My shoes crush into the crumbling roads and give me the urge to run along ahead of my father and sister straight into town. I can’t hardly wait to reach the shops, I hear there is a new machine of wonderment, something me and my father had spoken about over breakfast. I have scuffed the bottom face of my shoes now but that doesn’t really matter. I can still see the noble shine on the front, the polished gleam of all things perfect. Even if there was but a spec of dirt there, the magnificent willingness of my eyes could remove any impurity and discard of it. I can smell the stomach-tickling sweetness of the bakery and without a ghost of a doubt, I bound through the groups of people to reach my favourite trio of shops.

There it was, the apple pie that brought me out of bed this morning and kept me forgetting about the woods. It shines so greenly despite only the golden crusts flashing their soft skins at me. Its shoulder is crispy and old, but its holy body, becoming ever fairer as it thins downward.

“The apple of my eye”, my dad remarks despite knowing that saying this hadn’t even had the same effect since I’ve become of age, since I had been revealed my truth. He places his hands warmly around my shoulder despite it being a hot day, and we both stood staring through the glass like people admiring past love ones in haunted mirrors. In the reflection, people can be seen hurrying by as, almost to avoid sharing the same eye space in both real life and in the ever fixed structure of glass. But what they don’t know is both can and will be shattered.

The owner of the store comes out to greet us in a dark green stripped apron and a funny hat. He stares my father directly in the face out of respect, my father showing his by making a point of normalising the situation. We all stumble into the shop like three little insects running from very large predators, asif we knew that the likes of them couldn’t fit through the thin dimensions of the door my father had shaved for Greggory. It was another one of dads woodworks that he’d made to somehow protect us all. There wasn’t a moments silence when we passed through the threshold of safety and so I do the respectable thing and try to engage in adult conversation without so much as a word of input. An art form my mother would always call it.

“There’s more pressure now you see, I can’t even deal with the amount of food orders” Greggory scraped his thumbnail across the wooden desktop which balances plenty of cake tins and stands. Another one of my dad’s humble makes, another breadcrumb he had placed ahead of him to earn him passage through town without harassment.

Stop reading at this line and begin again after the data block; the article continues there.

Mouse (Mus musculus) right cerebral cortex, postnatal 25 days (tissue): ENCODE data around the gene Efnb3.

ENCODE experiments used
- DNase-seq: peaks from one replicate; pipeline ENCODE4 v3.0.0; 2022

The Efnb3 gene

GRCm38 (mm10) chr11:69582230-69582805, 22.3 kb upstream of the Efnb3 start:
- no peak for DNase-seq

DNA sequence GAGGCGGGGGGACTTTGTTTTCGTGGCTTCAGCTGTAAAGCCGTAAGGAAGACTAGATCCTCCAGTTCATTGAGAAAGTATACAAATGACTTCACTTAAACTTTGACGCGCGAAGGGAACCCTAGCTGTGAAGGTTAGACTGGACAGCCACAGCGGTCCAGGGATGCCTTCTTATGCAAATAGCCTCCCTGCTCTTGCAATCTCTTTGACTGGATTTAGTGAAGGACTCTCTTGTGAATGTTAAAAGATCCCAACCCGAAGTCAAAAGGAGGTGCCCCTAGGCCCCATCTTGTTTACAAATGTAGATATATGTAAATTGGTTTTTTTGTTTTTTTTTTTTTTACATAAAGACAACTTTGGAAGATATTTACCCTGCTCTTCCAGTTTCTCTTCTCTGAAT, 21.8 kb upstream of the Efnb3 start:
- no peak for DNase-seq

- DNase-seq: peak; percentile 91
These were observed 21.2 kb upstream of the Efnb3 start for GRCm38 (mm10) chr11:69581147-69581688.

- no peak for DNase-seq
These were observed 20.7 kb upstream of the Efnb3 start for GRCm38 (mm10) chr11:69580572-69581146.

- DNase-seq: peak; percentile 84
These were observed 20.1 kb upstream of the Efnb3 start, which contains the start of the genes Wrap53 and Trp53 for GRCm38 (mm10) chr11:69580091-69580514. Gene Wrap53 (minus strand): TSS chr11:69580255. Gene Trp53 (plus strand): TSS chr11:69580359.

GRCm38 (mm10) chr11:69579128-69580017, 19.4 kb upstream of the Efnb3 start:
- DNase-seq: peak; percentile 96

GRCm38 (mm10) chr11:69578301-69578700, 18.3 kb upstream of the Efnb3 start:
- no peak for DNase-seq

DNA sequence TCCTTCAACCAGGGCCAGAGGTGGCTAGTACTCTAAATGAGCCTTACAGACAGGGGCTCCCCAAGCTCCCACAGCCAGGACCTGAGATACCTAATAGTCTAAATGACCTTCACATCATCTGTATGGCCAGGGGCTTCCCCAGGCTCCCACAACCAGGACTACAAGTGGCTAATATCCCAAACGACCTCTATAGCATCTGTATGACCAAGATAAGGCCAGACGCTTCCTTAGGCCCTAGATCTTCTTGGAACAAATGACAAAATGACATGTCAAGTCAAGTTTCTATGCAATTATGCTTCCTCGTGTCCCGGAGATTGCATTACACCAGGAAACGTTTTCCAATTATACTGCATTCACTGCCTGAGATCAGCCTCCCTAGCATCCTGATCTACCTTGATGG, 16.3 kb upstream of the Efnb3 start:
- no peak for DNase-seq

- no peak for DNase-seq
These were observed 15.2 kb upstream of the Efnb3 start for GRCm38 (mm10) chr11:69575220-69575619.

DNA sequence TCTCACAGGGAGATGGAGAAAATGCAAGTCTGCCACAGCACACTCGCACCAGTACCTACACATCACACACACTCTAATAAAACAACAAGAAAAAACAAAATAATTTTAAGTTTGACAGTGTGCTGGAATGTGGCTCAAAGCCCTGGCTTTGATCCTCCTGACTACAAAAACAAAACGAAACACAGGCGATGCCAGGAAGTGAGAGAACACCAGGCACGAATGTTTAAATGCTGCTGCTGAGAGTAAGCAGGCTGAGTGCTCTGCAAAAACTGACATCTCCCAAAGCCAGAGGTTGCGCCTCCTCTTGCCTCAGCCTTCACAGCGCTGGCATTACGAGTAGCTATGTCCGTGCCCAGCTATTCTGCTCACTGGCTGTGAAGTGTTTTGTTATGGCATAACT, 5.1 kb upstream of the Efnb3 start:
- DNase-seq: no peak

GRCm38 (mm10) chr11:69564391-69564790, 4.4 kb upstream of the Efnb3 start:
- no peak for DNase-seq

“You don’t look too pressed here now though” They both share a glorious laugh that made the prettiness of the shop seem super delicate amongst loud and happy men, accompanied not by the shrewd and coldness of women, but of the wholesome nature of anyone but.

“I know you don’t think you should attend these things but I really believe it would be good for your family. Especially for Mardia, she only goes out late at night at you know how people speak ill of your family already.”

My fathers patience reserved for anything other than work receded back so far, I could sense the frantic thoughts in his mind as he realised he had just become vulnerable. He grabbed the prepackaged apple pie in a white paper bag, and gave Greggory a brief but friendly look. We quickly leave the white, femininely decorated shop and I stare at the apple pie behind the glass. It shrinks and shrinks as I am pulled away.  It ceases to exist when I stop looking at it.

My attention is now focused on the large group we had passed earlier, circling what I could only guess was some sort of grand unveiling. The invention, I had just realised, was still yet to be seen. My fathers hand gripped the bag tighter around its neck, as if it was a bit of game he had just shot. His usually reserved stance took an animated re-positioning and the old rusty grasshopper suddenly seemed to grow bigger into something like a butterfly. I stared at his back and wondered if, with these eyes, I might be able to turn him into an Angel and fly him towards the front. No wings seem to grow but his growing excitement surely did. His faded green shirt is all I can really see as he wanted to check whether the invention was okay for young people. Before he could ask, a man stripped free a large white cage from a thick dark red cloth. Inside the cage was a small rabbit, just as I had foretold. These marvellous eyes and the honestly inside, I smiled. Before my father or the audience had a single chance to even admire the trap, the short and very hairy man pulled a rusty lever. The cage closed in on itsef like an infinite venus fly trap, devouring itself over and over. The cage’s structure seemed to shrink and shrink and clink and clink before expelling what was simply a screwed up ball of fleshy blood. The hairy man shouting “THE AMAZING CRITER COMPACTER – TRAP ANYTHING 50CM TALL OR LESS AND NEVERMIND THE MESS”